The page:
Music for a funeral: Remembering 41

O yeah yeah I remember George Herbert Walker Bush


I remember his creepy disjointed white man grin

And the way he ran the CIA

And became de facto president

After Reagan was shot

And I remember

The way

Some say

He became de facto president before Reagan was shot


So read my fucking lips:


I remember his invasion of Panama

Operation Just Because We Can:

A very Merry Christmas

To the residents of El Chorrillo, the neighbourhood

Where “our bastard” Noriega grew up;

Hundreds firebombed or shot down by

Helicopters with stolen names from a stolen land stealing more;

O what wondrous music: the raging forgettable fire

Timbers groaned. Sheet metal popped. Lungs did too.

Fire and fury fell all around those other bastards,

Whose human voices did their best to wake us


And yes, I remember

Reading Ramsey Clark

And finding Z Magazine

And Lies of Our Times

Like a lifeline to a language that included the words, “Why, yes

The world is upside down. Now, what are you going to do about it?”

And I remember finding South End Press and Black Rose Books

Chomsky, Herman, Diamond, Galeano and hooks

And seeing, why yes, the world was upside down

And me, asking myself, what was I going to do about it?


And I remember, of course I remember

The American ambassador

Doesn’t everyone?

April Glaspie telling Iraqis

The United States had “no opinion” of its border disputes with Kuwait

In a meeting in July 1990.


And I remember the day they commenced primary ignition

On mostly a civilian population,

I was standing in my kitchen

Something about noodles, and wine, and radio tuned to CBC

When – that sound, that alarming music, the sound that something, somewhere, something more than news was breaking

When – we interrupt this poem to tell you

The Allies have begun bombing Baghdad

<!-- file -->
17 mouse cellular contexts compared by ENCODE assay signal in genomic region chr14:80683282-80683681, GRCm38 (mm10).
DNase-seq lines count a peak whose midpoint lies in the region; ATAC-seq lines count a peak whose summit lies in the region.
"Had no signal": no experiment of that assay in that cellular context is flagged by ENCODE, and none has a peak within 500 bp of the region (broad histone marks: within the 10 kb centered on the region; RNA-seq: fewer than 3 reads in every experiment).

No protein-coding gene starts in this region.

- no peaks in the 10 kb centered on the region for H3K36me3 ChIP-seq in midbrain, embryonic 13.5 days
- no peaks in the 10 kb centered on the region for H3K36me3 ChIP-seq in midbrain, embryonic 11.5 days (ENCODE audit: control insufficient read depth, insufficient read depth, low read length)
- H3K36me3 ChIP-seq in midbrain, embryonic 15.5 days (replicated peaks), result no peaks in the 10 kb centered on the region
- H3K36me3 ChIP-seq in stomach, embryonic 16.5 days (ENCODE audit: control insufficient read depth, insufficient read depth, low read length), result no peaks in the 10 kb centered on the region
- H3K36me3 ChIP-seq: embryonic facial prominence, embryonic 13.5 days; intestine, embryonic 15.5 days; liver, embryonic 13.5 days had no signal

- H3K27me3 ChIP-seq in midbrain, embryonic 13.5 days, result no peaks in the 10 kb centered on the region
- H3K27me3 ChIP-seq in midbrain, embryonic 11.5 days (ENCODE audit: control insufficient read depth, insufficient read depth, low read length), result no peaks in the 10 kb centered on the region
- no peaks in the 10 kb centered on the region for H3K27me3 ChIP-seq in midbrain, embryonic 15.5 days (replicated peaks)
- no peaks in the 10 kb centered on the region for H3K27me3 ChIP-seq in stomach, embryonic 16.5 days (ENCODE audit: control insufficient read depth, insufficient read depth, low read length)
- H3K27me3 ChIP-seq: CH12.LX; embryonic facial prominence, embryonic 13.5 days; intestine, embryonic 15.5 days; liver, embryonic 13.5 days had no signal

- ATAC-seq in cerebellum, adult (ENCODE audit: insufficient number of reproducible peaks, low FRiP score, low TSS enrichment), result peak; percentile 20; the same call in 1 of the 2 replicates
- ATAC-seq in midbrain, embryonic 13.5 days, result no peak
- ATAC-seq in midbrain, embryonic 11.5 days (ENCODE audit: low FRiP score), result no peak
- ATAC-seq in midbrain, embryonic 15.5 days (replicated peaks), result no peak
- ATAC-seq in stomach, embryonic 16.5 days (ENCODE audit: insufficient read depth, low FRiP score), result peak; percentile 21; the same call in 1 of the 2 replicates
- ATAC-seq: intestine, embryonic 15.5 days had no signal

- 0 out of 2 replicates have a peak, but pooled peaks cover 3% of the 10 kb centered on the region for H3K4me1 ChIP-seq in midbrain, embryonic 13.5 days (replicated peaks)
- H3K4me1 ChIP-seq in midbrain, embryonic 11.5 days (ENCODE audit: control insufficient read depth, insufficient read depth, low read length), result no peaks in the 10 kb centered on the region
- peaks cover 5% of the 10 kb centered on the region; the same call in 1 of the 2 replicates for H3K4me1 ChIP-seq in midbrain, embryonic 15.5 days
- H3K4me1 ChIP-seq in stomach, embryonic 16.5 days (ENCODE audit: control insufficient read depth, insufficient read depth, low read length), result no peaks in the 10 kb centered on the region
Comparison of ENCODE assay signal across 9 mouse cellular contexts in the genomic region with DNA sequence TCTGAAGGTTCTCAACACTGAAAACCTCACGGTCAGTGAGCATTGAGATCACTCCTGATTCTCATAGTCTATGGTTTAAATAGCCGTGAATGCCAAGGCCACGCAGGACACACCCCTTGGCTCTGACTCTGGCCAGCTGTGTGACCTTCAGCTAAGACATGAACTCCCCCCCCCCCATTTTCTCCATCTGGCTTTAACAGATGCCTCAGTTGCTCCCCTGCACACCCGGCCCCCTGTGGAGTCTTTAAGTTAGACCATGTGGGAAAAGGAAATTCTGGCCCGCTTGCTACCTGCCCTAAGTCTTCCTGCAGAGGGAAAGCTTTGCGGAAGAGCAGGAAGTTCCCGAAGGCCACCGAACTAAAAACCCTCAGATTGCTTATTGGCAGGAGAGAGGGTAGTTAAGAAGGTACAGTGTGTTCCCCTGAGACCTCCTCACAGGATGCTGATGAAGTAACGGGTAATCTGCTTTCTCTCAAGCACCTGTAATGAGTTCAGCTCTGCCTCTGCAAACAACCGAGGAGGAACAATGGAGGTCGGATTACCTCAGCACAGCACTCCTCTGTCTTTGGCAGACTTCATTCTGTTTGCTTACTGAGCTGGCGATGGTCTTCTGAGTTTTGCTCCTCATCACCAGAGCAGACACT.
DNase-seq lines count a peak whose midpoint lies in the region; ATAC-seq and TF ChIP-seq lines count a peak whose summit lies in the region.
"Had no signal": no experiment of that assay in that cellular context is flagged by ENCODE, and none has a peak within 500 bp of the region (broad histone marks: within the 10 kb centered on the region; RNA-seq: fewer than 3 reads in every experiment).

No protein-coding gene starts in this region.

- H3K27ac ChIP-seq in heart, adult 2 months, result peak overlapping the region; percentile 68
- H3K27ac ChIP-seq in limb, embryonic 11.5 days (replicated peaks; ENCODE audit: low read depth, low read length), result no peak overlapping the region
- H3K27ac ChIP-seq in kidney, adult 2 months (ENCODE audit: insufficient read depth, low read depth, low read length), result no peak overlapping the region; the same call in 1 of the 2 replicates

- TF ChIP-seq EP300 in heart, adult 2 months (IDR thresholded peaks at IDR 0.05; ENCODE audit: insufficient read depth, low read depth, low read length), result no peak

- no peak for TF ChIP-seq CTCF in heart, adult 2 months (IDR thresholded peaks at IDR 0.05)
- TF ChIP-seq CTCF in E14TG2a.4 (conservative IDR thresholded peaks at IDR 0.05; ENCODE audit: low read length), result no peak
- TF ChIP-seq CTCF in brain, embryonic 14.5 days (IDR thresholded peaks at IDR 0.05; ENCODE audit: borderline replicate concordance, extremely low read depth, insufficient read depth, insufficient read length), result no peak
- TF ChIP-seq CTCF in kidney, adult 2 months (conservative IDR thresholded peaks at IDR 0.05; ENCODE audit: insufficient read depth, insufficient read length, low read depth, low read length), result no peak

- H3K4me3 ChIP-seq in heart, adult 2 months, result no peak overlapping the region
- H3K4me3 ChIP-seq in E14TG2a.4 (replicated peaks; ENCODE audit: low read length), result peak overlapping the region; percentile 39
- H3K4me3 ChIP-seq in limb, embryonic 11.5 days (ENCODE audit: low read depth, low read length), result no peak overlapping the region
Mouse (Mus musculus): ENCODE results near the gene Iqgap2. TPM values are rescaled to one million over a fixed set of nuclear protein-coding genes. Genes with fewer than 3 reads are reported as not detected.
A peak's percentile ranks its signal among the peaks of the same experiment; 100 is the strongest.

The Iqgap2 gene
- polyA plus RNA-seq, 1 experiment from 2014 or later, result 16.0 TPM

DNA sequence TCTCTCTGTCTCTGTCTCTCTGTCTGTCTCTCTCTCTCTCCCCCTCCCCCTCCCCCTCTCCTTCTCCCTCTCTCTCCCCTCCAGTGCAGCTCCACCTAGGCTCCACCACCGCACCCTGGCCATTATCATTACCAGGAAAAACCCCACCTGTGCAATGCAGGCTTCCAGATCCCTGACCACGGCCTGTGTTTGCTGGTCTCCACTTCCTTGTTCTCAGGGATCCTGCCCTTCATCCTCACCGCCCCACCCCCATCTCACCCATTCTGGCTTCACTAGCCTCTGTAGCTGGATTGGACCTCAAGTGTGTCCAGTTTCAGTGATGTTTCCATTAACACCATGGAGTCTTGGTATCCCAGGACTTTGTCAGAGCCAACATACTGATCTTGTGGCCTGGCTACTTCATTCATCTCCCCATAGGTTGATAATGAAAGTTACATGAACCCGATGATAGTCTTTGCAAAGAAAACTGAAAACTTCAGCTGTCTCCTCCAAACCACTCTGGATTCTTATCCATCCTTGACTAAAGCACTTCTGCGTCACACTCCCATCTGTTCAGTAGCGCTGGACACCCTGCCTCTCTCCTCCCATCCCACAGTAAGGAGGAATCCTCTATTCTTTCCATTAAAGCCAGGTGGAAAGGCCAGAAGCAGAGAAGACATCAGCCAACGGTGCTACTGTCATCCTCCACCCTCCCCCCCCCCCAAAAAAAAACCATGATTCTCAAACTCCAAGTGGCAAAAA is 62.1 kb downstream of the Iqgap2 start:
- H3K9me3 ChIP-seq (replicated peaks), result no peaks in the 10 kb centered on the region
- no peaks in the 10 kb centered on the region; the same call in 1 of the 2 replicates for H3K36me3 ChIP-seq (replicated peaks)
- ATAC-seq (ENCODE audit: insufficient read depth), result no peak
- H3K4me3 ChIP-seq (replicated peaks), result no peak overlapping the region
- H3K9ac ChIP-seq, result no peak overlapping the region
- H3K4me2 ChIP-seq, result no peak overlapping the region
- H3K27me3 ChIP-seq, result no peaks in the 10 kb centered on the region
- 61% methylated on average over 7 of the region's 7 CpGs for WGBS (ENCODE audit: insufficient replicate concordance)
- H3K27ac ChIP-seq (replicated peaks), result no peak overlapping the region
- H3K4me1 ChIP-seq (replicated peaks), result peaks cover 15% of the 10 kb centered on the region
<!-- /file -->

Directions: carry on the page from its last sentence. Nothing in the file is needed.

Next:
And Desert Shield has turned to Desert Storm.


The Allies.

The Allies!


I remember what you said next

That it was all about, after all, the rule of law

Yeah yeah the white man at his podium

Ruling of law

Daring to throw off his chains

Free at last, no longer would he have to fight

With one hand tied behind his back.

O what wondrous music, to fight with both hands

For the first time since Viet Nam, booyah!


Both hands.

Mark and I drank whisky that night. I remember whisky.

I remember my mother saying she was worried

About the pilots flying those planes

And my father: “Are you alright? You sound upset”

And other things people say in smartly guided words

When the world is upside down and looks alright to them.


And I remember

The day after, standing in King’s College Circle

Clutching a coffee for dear life, feeling the upside down with friends.

The Brute Force Committee, made up of keener engineers,

Set off a faux canon to celebrate the bombing

O what wondrous music

And I jolted out of my skin

I remember the coffee jolting too

Right out of its cup

Up into the air, in an arc, in a parabola of shock

I soon stumbled into a chapel at Knox to pray

‘cos there’s a first time for everything

And it seemed like a good idea at the time


I remember protests at King and Bay

Making the links from Oka to the Gulf

Blocking traffic, blocking the machine in small vital ways

I remember a black man jumping up on a newspaper box

And the cameras rushing in

Him shooing them out of his face

Speaking to us, to us:


This is a racist war: it blew my little white mind.


And I remember we blockaded

External Affairs in Ottawa

Hundreds of new friends in Alliance for Nonviolent Action

With our bodies we blocked the ins and outs,

Cops dragged some of us off by our hair

But there weren’t mass arrests.; it was a different time

Kettles were for tea, the militarism hadn’t yet evolved;

And we all made it safely home.


And I remember that summer after the Storm,

As little white minds resumed their busyness

I sat reading about the aftermath; seeing the photos from the Highway of Death

The indignity of charred bodies on the side of the road

Slumped at steering wheels, falling out of hatchbacks:

A proper turkey shoot, well done, sir.


O what wondrous music you played, sir,

Here, there, anywhere

The raging forgettable fire

The music of modern rocketry

To chasten and to terrify

In your old world order of things.


That is the sound underneath your funeral today: the sound

Of oxygen leaving,

The sound of you trying

And failing

To burn truth, well pardon me

For speaking kill of the dead.

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